Petersburg’s borough assembly agreed to advance an electrical rate break on Monday, but only for the pool and school buildings. There was little support on the assembly for giving the reduced rate to the hospital or other buildings that house borough government.

Assembly members considered an eight-cents-a-kilowatt-hour rate for borough government buildings, the hospital and the schools. Other customers pay around 10-12 cents a kilowatt hour to the local utility. If applied to fifteen different buildings in the borough, the rate decrease would mean nearly 238-thousand dollars less in annual revenue to Petersburg Municipal Power and Light.

Bob Lynn gave two reasons for opposing the rate break. “One of them is I think that it masks part of the cost of municipal government here in Petersburg, for that part,” Lynn said. “Second I think it puts the burden, more burden back onto the other users. So I can’t go along with it as it is. I think it ought to remain the same.”

Petersburg Medical Center and the school district have supported the rate break and each could save tens of thousands of dollars a year on their electrical bills. The decrease would also help the bottom line of the community cold storage and several borough departments. The electrical department has built up a large cash reserve and local officials have been looking for ways to spend down that money.

Besides Lynn, other assembly members also were opposed the rate break. However Jeigh Stanton Gregor proposed offering the reduced rate only to the hospital, schools and pool. “I think it strikes a good compromise of wanting to support some of our essential pieces of infrastructure in this community that we’re gonna be tied to no matter what financially while also, for lack of a better way to put it, being reasonable towards power and light not putting such a strong burden on them,” Stanton Gregor said.

Some assembly members were OK with giving the break to the schools but not the hospital.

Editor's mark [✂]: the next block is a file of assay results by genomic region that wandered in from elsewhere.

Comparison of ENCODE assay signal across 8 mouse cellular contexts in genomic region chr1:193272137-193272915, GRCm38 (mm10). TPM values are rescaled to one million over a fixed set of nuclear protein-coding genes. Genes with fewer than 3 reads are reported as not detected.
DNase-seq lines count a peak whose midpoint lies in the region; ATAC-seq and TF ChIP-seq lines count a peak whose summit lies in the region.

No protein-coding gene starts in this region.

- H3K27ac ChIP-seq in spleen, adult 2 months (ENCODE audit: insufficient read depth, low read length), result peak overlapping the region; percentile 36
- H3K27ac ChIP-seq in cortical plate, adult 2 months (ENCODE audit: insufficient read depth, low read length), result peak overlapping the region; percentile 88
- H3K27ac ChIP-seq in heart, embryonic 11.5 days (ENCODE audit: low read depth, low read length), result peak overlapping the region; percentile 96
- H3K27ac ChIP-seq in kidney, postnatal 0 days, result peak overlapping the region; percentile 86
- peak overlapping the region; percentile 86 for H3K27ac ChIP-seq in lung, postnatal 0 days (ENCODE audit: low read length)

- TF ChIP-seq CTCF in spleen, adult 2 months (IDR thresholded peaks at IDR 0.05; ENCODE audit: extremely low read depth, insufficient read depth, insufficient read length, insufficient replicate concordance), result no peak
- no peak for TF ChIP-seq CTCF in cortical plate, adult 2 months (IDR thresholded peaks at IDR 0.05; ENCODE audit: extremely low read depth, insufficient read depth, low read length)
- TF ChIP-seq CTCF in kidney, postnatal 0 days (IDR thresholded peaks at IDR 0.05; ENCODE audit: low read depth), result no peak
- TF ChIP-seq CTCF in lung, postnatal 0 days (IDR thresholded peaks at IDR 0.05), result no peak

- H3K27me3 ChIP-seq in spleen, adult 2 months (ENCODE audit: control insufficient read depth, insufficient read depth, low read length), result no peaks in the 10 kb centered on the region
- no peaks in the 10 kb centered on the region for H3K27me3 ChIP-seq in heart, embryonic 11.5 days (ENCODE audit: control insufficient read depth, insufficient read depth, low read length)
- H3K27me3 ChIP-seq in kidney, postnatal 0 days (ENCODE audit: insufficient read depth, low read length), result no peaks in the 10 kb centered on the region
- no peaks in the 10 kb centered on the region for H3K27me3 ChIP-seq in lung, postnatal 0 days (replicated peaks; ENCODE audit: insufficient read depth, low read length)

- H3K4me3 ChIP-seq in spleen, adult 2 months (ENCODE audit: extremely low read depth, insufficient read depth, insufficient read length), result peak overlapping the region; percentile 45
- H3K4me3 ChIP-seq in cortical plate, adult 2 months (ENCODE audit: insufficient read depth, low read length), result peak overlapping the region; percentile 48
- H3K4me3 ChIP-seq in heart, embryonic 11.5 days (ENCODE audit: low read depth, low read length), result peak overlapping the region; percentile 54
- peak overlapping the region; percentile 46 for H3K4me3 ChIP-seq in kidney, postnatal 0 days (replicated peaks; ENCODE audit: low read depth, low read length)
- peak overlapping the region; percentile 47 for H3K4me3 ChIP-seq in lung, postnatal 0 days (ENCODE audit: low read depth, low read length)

“The schools I can definitely agree with because that is definitely coming out of our taxpayers pockets,” said Kurt Wohlhueter. “Where the hospital on the other hand should be operated more like an enterprise fund because they can’t generate 13 million dollars a year. The schools can’t.”

Thirteen million dollars is the revenue the medical center anticipates bringing in for the fiscal year that starts in July. Enterprise funds are the parts of the local government that operate like businesses and for the most part cover their costs with the fees charged.

The assembly was evenly split on Stanton Gregor’s amendment to include only the hospital, the schools and pool. That amendment failed on a 3-3 vote with Lynn, Mark Jensen and Nancy Strand voting no.

The Wohlhueter suggested an amendment to include only the schools and pool but not the hospital. That change passed with Strand joining the yes votes. With only those buildings, the electric department could see about 96-thousand dollars less in revenue a year.

The amended, reduced electrical rate also passed 4-2 in first reading. It will take two more readings including a public hearing later this month, before taking effect.

In related news, the assembly also voted to cut a 775,000 dollar budget item for the electrical department to expand the parking lot behind Power and Light’s downtown building. The mayor and assembly thought there were other more important priorities for the department’s cash reserves.

In the harbor department, a proposed 10 percent increase for drive down dock users and $50 charge for using the new bulkhead also got voted down unanimously. The assembly did advance a change in harbor moorage fees, eliminating a 10 percent discount for paying moorage one year in advance. That change needs one more approval before taking effect.